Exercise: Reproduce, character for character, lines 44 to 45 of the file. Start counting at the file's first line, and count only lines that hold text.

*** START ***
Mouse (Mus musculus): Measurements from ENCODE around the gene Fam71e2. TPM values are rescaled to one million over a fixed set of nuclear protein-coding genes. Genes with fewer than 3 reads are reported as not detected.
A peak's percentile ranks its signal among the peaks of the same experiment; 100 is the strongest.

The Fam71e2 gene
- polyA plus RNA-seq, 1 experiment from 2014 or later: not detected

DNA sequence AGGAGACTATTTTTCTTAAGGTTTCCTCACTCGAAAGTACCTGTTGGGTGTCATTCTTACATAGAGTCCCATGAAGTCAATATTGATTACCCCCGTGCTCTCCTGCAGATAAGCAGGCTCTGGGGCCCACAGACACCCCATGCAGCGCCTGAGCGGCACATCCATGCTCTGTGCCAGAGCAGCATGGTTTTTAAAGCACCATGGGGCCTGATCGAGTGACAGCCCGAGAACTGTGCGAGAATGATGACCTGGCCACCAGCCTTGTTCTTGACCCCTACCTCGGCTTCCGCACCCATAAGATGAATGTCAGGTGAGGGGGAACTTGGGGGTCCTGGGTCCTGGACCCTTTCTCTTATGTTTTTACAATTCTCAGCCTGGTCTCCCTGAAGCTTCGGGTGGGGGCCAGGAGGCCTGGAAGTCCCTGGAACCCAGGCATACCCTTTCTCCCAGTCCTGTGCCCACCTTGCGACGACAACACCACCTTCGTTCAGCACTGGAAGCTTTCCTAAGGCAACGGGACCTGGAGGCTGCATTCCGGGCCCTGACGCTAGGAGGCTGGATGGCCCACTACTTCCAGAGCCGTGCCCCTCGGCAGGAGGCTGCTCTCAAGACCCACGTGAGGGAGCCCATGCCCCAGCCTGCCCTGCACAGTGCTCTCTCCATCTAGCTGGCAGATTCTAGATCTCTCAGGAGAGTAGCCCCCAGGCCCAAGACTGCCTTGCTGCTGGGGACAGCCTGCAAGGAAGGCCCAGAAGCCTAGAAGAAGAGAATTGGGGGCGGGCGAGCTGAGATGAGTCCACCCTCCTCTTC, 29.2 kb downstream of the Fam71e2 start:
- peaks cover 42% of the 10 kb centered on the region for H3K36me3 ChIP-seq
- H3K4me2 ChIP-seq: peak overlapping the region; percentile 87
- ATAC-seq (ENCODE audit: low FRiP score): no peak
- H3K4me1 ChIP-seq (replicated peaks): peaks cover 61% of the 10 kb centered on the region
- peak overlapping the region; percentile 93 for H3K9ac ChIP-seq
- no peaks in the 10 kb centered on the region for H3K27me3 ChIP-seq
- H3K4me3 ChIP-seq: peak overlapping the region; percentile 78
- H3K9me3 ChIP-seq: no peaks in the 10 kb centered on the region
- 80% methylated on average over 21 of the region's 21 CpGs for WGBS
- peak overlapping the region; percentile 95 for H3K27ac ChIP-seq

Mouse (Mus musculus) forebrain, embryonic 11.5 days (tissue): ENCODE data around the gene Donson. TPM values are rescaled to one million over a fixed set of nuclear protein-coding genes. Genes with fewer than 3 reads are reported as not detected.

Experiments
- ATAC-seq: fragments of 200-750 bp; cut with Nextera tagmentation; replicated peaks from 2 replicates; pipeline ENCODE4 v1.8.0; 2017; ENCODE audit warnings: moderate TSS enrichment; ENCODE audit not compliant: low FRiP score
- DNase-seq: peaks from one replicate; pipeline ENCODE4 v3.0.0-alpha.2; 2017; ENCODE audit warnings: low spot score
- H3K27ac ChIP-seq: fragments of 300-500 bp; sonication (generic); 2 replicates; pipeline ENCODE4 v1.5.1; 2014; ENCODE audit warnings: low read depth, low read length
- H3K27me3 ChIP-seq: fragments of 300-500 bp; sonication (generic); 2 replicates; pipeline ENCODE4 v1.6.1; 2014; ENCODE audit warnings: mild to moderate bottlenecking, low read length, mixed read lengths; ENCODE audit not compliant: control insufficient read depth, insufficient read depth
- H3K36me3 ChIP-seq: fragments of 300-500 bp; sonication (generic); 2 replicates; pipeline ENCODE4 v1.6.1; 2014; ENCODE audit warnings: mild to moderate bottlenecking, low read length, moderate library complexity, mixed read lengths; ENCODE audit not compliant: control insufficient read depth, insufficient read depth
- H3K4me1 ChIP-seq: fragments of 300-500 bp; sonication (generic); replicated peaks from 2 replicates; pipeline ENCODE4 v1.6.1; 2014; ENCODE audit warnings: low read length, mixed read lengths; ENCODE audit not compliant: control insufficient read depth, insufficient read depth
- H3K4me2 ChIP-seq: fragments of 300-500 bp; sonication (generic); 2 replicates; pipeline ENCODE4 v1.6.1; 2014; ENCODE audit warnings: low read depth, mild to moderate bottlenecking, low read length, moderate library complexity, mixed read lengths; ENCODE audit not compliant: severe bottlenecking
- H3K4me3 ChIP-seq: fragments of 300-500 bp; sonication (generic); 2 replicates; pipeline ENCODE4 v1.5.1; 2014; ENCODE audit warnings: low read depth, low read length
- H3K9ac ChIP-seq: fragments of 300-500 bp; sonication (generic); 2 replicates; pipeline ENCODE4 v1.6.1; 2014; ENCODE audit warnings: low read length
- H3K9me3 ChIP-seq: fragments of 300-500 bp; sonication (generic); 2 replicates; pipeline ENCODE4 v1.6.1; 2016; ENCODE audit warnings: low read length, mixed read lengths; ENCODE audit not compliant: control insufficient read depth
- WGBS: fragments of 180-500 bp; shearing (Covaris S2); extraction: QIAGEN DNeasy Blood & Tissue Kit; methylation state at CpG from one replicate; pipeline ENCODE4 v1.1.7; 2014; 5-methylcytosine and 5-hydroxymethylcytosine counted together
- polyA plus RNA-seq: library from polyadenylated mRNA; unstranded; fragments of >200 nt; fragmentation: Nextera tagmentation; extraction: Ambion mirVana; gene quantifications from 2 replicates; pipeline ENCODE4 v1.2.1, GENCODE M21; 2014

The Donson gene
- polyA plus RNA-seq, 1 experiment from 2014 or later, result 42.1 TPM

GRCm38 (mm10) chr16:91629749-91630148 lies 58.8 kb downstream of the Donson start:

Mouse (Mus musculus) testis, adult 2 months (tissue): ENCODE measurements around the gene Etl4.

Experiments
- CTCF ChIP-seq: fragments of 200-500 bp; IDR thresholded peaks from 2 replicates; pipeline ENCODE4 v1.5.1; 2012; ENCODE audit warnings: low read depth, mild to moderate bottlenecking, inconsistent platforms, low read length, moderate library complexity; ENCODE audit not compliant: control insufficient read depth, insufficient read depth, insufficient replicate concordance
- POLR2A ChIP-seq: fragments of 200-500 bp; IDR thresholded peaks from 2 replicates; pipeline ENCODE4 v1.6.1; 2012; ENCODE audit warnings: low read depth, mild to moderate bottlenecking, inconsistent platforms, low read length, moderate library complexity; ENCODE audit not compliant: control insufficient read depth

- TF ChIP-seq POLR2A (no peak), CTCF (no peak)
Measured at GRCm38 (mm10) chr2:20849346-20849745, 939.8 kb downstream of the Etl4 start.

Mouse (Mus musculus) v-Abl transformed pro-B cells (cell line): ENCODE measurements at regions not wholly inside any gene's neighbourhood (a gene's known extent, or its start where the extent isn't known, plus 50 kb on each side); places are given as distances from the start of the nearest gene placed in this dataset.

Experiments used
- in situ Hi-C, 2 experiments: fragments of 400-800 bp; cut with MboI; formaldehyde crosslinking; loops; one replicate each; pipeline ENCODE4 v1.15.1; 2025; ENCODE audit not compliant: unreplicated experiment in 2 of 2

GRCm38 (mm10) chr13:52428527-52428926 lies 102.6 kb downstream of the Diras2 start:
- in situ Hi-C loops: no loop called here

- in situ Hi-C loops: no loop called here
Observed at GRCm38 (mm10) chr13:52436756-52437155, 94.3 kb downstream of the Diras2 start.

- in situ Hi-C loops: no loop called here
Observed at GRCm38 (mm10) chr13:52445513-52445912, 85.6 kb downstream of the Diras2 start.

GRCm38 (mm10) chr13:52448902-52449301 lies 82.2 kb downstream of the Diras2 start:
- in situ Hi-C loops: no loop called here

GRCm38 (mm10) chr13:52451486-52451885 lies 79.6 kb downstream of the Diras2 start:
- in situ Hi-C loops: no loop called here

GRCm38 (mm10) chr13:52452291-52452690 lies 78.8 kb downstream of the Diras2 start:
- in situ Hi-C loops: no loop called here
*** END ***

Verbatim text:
- in situ Hi-C loops: no loop called here
Observed at GRCm38 (mm10) chr13:52436756-52437155, 94.3 kb downstream of the Diras2 start.